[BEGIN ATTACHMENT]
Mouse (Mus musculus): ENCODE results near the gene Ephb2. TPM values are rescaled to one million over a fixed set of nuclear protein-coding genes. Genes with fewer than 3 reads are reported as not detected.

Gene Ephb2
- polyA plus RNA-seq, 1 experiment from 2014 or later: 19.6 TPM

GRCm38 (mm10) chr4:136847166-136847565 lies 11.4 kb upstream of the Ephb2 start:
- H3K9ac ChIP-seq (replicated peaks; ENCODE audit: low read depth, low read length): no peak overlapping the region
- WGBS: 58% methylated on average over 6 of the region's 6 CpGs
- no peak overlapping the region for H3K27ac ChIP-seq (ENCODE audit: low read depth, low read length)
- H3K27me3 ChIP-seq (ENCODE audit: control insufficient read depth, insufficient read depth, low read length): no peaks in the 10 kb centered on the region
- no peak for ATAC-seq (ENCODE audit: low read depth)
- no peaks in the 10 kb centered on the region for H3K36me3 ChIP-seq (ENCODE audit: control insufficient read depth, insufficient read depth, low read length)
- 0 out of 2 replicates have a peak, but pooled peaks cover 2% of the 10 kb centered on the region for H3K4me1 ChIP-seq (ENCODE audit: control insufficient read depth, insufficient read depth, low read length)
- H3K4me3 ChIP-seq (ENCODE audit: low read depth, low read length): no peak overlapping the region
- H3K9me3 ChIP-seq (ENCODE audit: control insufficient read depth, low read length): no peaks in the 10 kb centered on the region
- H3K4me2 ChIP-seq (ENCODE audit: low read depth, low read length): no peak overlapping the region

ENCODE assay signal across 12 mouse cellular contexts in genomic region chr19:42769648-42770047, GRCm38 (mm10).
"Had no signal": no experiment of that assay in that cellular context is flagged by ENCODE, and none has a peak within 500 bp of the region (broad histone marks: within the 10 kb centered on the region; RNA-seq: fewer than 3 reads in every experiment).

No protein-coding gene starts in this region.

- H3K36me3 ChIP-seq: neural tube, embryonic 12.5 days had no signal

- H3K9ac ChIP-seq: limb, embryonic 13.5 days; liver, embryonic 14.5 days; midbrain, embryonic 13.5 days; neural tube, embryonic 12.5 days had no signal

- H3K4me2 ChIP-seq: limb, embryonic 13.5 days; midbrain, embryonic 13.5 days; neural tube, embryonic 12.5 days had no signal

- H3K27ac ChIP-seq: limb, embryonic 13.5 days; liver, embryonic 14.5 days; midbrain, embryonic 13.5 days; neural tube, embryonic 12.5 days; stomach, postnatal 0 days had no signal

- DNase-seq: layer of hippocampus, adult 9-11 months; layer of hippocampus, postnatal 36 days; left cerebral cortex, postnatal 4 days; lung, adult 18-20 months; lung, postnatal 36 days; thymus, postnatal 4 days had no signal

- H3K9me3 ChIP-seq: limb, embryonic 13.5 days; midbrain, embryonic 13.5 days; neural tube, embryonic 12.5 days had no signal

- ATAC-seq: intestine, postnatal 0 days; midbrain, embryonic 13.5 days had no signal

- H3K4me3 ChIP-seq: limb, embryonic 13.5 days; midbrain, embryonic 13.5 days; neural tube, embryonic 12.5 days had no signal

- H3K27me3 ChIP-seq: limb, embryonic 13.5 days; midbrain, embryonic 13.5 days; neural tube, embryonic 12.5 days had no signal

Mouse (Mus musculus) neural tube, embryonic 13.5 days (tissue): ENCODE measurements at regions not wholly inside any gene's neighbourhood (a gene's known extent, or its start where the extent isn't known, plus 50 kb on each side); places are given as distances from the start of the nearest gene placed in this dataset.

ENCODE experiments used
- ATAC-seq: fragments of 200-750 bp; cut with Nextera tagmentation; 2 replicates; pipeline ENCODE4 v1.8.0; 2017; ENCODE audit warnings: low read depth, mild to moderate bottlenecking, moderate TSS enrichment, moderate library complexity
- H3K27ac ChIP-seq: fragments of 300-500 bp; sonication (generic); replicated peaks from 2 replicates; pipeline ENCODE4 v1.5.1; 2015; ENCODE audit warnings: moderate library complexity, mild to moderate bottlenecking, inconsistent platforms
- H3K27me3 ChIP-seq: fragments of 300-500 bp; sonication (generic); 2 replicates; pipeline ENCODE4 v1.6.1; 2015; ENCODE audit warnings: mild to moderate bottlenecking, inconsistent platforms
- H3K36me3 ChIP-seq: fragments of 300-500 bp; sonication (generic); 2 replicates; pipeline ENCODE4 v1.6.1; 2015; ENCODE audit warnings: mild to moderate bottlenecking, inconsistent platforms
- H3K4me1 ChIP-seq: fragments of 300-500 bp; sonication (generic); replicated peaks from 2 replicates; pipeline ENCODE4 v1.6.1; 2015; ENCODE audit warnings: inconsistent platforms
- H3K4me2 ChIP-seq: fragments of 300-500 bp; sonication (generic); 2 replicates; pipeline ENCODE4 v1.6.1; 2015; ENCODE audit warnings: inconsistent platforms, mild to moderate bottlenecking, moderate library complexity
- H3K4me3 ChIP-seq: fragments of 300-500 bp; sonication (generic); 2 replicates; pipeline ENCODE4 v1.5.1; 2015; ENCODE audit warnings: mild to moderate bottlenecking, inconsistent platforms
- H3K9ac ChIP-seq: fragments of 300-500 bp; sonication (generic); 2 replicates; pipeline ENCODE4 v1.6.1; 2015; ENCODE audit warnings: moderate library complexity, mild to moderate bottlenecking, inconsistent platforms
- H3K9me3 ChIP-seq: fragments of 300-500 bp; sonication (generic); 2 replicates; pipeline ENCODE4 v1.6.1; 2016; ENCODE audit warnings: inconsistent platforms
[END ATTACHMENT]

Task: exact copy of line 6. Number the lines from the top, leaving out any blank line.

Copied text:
- WGBS: 58% methylated on average over 6 of the region's 6 CpGs